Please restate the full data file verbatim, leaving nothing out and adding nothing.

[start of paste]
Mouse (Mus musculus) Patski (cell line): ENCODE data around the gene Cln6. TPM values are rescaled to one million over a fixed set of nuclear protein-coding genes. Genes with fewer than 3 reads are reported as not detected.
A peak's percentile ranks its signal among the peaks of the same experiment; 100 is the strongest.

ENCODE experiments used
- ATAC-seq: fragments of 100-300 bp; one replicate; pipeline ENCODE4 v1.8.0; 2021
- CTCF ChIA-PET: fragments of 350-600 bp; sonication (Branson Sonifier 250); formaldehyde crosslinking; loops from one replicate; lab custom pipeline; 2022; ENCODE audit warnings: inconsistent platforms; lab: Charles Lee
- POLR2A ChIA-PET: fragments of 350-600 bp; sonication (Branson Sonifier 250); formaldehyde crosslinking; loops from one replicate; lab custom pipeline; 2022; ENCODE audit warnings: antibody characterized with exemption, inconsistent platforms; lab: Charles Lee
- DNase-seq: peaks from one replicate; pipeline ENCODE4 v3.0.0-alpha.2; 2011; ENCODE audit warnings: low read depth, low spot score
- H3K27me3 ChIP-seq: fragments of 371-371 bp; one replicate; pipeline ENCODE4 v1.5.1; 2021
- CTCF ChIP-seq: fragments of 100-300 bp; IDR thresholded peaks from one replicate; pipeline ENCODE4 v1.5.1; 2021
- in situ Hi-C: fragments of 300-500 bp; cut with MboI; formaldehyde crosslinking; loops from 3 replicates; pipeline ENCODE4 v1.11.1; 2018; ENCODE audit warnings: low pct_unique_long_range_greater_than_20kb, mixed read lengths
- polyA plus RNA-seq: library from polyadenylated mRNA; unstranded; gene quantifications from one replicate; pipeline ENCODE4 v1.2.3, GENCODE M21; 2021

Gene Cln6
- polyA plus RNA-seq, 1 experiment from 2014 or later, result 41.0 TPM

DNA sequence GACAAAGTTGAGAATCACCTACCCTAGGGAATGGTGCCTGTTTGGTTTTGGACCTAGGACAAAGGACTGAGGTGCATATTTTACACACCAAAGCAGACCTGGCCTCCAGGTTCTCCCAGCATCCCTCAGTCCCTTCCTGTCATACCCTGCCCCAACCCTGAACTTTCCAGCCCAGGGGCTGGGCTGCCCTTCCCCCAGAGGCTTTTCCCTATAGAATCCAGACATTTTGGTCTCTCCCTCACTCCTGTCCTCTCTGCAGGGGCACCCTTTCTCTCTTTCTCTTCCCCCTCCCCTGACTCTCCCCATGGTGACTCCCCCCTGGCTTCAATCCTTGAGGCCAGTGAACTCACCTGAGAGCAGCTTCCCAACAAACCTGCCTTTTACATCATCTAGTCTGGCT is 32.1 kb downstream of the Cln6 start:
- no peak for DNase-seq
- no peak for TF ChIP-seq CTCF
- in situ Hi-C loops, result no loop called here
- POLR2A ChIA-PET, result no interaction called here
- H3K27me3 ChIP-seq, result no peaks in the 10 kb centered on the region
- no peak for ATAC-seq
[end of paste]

Mouse (Mus musculus) Patski (cell line): ENCODE data around the gene Cln6. TPM values are rescaled to one million over a fixed set of nuclear protein-coding genes. Genes with fewer than 3 reads are reported as not detected.
A peak's percentile ranks its signal among the peaks of the same experiment; 100 is the strongest.

ENCODE experiments used
- ATAC-seq: fragments of 100-300 bp; one replicate; pipeline ENCODE4 v1.8.0; 2021
- CTCF ChIA-PET: fragments of 350-600 bp; sonication (Branson Sonifier 250); formaldehyde crosslinking; loops from one replicate; lab custom pipeline; 2022; ENCODE audit warnings: inconsistent platforms; lab: Charles Lee
- POLR2A ChIA-PET: fragments of 350-600 bp; sonication (Branson Sonifier 250); formaldehyde crosslinking; loops from one replicate; lab custom pipeline; 2022; ENCODE audit warnings: antibody characterized with exemption, inconsistent platforms; lab: Charles Lee
- DNase-seq: peaks from one replicate; pipeline ENCODE4 v3.0.0-alpha.2; 2011; ENCODE audit warnings: low read depth, low spot score
- H3K27me3 ChIP-seq: fragments of 371-371 bp; one replicate; pipeline ENCODE4 v1.5.1; 2021
- CTCF ChIP-seq: fragments of 100-300 bp; IDR thresholded peaks from one replicate; pipeline ENCODE4 v1.5.1; 2021
- in situ Hi-C: fragments of 300-500 bp; cut with MboI; formaldehyde crosslinking; loops from 3 replicates; pipeline ENCODE4 v1.11.1; 2018; ENCODE audit warnings: low pct_unique_long_range_greater_than_20kb, mixed read lengths
- polyA plus RNA-seq: library from polyadenylated mRNA; unstranded; gene quantifications from one replicate; pipeline ENCODE4 v1.2.3, GENCODE M21; 2021

Gene Cln6
- polyA plus RNA-seq, 1 experiment from 2014 or later, result 41.0 TPM

DNA sequence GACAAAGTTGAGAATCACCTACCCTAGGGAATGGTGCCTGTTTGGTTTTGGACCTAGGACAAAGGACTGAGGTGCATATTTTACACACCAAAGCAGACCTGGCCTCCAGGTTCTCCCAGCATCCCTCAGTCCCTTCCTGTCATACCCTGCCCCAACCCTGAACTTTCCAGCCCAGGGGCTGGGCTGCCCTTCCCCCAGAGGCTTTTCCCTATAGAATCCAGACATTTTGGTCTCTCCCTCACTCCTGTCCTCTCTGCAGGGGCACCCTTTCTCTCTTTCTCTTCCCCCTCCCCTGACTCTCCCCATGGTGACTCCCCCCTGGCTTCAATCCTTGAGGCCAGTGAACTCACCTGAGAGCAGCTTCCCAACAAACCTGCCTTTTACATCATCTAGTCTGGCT is 32.1 kb downstream of the Cln6 start:
- no peak for DNase-seq
- no peak for TF ChIP-seq CTCF
- in situ Hi-C loops, result no loop called here
- POLR2A ChIA-PET, result no interaction called here
- H3K27me3 ChIP-seq, result no peaks in the 10 kb centered on the region
- no peak for ATAC-seq